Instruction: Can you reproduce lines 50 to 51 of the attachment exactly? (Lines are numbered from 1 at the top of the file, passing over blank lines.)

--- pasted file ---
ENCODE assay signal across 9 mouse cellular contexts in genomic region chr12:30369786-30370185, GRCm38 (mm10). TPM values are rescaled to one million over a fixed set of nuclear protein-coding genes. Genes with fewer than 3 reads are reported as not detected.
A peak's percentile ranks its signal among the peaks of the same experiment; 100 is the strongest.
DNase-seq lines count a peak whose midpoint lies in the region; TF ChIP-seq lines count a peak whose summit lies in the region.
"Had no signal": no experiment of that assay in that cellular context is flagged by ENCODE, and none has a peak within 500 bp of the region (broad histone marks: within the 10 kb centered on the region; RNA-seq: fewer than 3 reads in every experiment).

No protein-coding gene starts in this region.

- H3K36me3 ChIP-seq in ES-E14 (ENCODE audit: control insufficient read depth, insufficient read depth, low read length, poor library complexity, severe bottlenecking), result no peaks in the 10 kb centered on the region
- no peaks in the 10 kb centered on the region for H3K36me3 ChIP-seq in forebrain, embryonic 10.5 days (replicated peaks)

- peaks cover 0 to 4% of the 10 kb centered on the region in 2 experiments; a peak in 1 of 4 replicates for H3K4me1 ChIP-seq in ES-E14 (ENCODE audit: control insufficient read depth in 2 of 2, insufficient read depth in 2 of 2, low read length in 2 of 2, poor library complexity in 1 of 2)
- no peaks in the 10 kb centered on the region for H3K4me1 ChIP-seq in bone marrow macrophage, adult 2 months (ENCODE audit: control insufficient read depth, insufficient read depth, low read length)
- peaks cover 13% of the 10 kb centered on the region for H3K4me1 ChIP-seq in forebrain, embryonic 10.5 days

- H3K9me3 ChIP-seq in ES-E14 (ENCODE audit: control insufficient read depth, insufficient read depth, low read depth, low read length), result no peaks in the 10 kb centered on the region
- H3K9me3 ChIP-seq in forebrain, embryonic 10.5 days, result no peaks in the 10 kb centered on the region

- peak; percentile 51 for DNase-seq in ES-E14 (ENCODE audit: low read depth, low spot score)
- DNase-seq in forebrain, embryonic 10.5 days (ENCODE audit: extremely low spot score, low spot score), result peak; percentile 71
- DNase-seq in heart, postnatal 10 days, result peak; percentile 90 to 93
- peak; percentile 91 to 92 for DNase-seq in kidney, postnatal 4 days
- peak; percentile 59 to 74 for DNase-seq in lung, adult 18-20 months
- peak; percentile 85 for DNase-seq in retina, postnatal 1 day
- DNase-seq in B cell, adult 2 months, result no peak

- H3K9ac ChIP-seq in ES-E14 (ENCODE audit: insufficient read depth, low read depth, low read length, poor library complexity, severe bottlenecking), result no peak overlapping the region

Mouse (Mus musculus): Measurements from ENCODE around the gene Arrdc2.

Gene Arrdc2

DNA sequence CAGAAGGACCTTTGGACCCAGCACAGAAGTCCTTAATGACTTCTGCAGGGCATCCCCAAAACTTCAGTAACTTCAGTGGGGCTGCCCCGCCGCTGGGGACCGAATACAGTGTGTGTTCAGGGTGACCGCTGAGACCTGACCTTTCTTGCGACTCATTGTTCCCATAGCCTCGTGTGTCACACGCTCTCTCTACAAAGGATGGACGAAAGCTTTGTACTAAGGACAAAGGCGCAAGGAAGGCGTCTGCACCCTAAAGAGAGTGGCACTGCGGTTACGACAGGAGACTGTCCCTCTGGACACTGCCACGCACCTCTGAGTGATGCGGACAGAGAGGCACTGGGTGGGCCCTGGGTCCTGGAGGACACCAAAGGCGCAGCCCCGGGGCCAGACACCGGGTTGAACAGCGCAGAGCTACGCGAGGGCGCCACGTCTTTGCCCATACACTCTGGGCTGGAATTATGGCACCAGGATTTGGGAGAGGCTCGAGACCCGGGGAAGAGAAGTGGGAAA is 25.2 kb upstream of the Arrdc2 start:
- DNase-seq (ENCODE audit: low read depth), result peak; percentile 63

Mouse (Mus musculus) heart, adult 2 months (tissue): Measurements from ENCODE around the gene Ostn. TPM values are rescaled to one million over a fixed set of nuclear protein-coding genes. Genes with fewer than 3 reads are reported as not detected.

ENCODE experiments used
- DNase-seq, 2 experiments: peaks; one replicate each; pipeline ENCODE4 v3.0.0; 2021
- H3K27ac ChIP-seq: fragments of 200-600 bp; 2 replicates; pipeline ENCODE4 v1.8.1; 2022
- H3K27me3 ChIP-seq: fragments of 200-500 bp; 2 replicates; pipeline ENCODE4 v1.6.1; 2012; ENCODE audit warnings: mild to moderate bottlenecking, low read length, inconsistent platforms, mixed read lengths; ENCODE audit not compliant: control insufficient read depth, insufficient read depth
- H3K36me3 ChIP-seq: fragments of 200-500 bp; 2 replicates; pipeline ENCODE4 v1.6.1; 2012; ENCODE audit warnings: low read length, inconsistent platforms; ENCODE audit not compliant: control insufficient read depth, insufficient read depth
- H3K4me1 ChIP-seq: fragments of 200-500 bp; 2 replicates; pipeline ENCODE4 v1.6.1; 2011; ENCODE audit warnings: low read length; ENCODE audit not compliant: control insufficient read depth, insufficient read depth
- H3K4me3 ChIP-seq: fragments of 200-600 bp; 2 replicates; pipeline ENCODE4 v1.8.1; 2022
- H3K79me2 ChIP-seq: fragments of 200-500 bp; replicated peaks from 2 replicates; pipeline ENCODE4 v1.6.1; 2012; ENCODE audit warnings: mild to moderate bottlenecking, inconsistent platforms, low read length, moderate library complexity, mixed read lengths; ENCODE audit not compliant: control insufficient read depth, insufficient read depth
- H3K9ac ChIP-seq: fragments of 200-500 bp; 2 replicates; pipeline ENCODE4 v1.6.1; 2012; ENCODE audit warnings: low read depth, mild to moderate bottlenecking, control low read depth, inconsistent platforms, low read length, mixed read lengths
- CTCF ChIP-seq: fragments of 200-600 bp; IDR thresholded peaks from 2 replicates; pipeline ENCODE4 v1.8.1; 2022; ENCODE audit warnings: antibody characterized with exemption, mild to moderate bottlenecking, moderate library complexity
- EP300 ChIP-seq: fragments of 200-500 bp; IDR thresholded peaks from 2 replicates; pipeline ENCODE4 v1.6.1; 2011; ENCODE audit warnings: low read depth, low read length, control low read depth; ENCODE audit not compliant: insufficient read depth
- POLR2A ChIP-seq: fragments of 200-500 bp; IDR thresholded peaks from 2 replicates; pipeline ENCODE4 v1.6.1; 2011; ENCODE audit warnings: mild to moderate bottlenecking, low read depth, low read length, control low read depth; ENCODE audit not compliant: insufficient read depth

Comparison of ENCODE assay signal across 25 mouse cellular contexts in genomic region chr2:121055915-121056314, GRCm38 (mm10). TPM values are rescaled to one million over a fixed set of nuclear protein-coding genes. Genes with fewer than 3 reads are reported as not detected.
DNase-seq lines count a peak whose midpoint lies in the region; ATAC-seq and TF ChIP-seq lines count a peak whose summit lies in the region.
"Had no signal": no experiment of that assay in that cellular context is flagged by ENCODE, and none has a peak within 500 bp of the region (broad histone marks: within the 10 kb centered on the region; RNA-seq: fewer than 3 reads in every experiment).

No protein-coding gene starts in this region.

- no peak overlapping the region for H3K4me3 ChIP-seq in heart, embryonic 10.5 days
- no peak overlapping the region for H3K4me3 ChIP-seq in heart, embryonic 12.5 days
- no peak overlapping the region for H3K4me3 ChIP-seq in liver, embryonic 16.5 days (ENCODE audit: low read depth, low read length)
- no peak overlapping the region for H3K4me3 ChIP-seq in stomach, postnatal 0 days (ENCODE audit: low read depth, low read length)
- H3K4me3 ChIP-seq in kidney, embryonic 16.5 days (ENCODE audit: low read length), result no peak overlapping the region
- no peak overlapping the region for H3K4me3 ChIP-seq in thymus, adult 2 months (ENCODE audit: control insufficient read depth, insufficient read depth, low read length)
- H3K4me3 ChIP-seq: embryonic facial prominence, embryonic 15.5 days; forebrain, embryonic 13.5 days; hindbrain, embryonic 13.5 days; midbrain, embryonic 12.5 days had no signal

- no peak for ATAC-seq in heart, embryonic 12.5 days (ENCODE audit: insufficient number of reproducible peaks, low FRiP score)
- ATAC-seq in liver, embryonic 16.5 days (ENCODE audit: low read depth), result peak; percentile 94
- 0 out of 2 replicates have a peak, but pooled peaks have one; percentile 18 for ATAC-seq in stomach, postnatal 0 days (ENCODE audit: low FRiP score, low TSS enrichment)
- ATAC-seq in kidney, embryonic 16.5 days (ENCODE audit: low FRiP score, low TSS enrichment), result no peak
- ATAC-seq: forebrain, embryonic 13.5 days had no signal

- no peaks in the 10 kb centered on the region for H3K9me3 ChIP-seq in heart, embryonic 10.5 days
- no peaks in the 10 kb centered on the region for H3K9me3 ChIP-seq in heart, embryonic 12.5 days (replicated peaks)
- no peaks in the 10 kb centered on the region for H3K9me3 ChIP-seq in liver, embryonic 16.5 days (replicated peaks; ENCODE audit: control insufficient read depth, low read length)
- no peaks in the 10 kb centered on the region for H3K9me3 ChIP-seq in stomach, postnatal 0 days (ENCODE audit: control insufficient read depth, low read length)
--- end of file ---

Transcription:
- ATAC-seq in liver, embryonic 16.5 days (ENCODE audit: low read depth), result peak; percentile 94
- 0 out of 2 replicates have a peak, but pooled peaks have one; percentile 18 for ATAC-seq in stomach, postnatal 0 days (ENCODE audit: low FRiP score, low TSS enrichment)